Erinn Westbrook on Tabitha’s Trip Through ‘Riverdale’ History
[Warning: The below contains spoilers for Season 6, Episode 11 of Riverdale, “Chapter One Hundred and Six: Angels in America.” If you don’t want to be spoiled, maybe go Google “transtemporal” and come back later.]
Like Bill & Ted with a social conscience, Riverdale revisited key moments in Black history tonight, through the eyes of Tabitha Tate (Erinn Westbrook). As the supernatural season has unfolded, it’s been revealed that various residents of the town with pep are developing powers and it turns out, Tab is now one of them. Her gift: Time travel.
Brought on by an attempt on her life by a goon working for Percival Pickens (Chris O’Shea), the possibly Evil-with-a-capital-E land developer who wants to tear down Pop’s, Tabitha found herself leaping from 1944 to 1968 to 1999. In each era, she witnesses racial injustice, hate and oppression, while receiving guidance from a series of angelic advisors. Yes, it was bonkers, but it was also a beautifully handled exploration of how, even in a fictional place, hate has caused real tragedy.
Here, Westbrook walks us through the episode’s production and its potential to open some eyes.
OK, so I first need to know: Did they train you at Harvard to react to lines like “Your brain will split in two and your eyes will start to bleed”?
Erinn Westbrook: [Laughs] Unfortunately not! That is such a funny question. Those lines, they just catch you off-guard sometimes.
Yeah, that was not what I was expecting at all. And this was after hearing Jughead (Cole Sprouse) say “Oh, I’m an angel.” Like of course you are, Jug!
Because why wouldn’t you be, right? [Laughs]
The show has gotten so crazy and it seems like you came on just as it was embracing that.
Yes. And I was game. Yeah. And I’m still game for this ride. It’s an adventure for sure. And they threw me right in. Right in! It feels like Tabitha has been here for the whole time.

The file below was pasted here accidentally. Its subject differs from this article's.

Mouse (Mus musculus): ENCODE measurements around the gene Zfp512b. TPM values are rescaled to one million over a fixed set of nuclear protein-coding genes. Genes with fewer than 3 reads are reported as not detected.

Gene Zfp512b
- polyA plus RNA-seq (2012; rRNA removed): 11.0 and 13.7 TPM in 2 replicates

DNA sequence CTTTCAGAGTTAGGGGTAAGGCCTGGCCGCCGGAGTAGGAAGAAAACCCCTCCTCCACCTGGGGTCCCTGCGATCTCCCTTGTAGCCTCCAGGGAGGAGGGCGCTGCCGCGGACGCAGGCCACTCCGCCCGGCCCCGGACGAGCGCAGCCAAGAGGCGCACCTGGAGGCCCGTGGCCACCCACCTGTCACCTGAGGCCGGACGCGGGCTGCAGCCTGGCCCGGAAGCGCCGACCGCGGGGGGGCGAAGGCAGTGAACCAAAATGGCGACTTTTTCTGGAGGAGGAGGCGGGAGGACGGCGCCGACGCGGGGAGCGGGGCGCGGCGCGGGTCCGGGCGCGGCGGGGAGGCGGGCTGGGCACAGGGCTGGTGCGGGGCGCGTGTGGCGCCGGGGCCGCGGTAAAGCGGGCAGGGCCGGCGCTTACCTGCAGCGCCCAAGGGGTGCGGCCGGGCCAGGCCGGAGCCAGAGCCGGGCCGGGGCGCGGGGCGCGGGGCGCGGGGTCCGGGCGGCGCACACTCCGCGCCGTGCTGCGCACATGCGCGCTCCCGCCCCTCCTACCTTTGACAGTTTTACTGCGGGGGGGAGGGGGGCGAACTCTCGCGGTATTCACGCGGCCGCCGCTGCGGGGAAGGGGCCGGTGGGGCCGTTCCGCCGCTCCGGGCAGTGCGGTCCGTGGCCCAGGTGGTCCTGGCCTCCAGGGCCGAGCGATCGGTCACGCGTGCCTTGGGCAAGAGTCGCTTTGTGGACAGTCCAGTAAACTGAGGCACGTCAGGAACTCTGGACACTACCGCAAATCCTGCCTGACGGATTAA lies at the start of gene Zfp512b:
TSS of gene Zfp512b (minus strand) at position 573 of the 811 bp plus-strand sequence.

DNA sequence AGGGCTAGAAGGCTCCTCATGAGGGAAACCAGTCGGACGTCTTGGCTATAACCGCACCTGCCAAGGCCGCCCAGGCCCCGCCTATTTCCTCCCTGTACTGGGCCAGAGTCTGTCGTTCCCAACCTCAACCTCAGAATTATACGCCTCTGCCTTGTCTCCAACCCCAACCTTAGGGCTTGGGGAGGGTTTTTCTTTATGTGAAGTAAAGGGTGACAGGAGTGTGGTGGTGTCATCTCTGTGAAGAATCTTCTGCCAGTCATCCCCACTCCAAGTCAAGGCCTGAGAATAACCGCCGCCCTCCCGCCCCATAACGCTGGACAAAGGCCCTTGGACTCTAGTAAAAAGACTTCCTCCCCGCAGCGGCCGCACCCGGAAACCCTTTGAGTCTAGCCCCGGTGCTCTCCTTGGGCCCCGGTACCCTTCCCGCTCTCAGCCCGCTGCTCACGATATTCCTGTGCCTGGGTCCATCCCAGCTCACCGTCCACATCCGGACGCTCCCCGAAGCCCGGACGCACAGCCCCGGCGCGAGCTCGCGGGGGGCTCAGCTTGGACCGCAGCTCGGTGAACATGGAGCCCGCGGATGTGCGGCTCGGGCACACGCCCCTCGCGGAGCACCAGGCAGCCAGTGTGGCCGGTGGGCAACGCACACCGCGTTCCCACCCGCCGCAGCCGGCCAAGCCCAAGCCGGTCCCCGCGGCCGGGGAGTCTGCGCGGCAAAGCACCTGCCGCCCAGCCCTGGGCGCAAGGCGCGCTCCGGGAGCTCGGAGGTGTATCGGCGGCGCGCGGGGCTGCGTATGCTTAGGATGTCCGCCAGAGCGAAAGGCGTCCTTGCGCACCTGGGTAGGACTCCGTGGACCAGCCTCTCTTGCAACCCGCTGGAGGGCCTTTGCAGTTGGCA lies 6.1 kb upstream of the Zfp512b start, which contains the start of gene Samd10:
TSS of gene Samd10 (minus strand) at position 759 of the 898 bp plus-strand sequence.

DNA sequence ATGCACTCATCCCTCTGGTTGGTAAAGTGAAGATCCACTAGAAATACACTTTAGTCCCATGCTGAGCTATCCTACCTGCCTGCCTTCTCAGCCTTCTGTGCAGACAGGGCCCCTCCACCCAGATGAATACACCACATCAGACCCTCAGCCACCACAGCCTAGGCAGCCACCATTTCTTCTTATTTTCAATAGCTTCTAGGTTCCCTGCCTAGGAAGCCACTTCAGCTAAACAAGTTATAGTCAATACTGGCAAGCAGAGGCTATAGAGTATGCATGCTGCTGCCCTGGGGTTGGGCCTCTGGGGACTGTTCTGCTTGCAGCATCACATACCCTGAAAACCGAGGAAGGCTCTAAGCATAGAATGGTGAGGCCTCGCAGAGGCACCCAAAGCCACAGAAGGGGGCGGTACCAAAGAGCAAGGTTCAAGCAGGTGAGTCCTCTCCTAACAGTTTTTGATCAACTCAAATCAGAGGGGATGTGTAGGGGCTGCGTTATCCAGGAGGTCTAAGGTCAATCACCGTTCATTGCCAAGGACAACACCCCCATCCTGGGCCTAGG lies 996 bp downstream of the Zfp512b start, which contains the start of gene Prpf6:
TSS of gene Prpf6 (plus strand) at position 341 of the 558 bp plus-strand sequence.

You have secured one of the easiest costume situations…it’s just a Pop’s waitress uniform for so many scenes.
I know. I am going to ask Roberto Aquirre-Sacasa [the showrunner] if I can take one of the waitress outfits when we wrap. I have several, because of course, you know, you need multiple different outfits in case something happens to one of them. So I am certainly going to take one of them at the end of this journey, because it’s, that is what Tabitha lives in.
Nice. Now, this is a big episode, and talking about costuming… who kept track of all the looks you had to get into for this episode?
That was hair and makeup, the assistant directors and myself. I feel like it was a true collaboration because there were a lot of moving pieces. We tried really hard to have days where I would just be in the ’40s look or just be in the ’60s. But you know, it didn’t always work out like that so there were moments when I had to switch between, say the ’40s and the ’90s. And that required like braiding my hair, it was a whole thing. But it was a lot of fun and it turned out really well. I watched it and we didn’t miss a look.
We’re gonna run this after the episode, so I want we can talk about what people have just seen. First of all, making Pop’s an entry in the Green Book (a segregation-era travel guide that listed businesses that accepted African American customers) is such a smart idea because race in Riverdale is very rarely addressed.
Right, right. And you know, that was one of the things that I so loved about this episode. Throughout the episode, we see that Tabitha is a time traveler, see her jumping through time, we see her fighting Percival. But then we also see her and we see the story confront the very real issues of racism and racial tension throughout the times. I was really excited and proud of the fact that we didn’t ignore those issues, because when you have a character like Tabitha Tate, who was an African American woman traveling back in time, you can’t just ignore that those things were happening. Something like the Green Book would have existed and Pop’s would have been included, given its legacy. Obviously we didn’t have enough time in a one-hour episode to do a true historical deep-dive but you do hear of the green book, you hear mention of sundown towns [all-white communities that either formally or informally kept out African Americans or other minorities].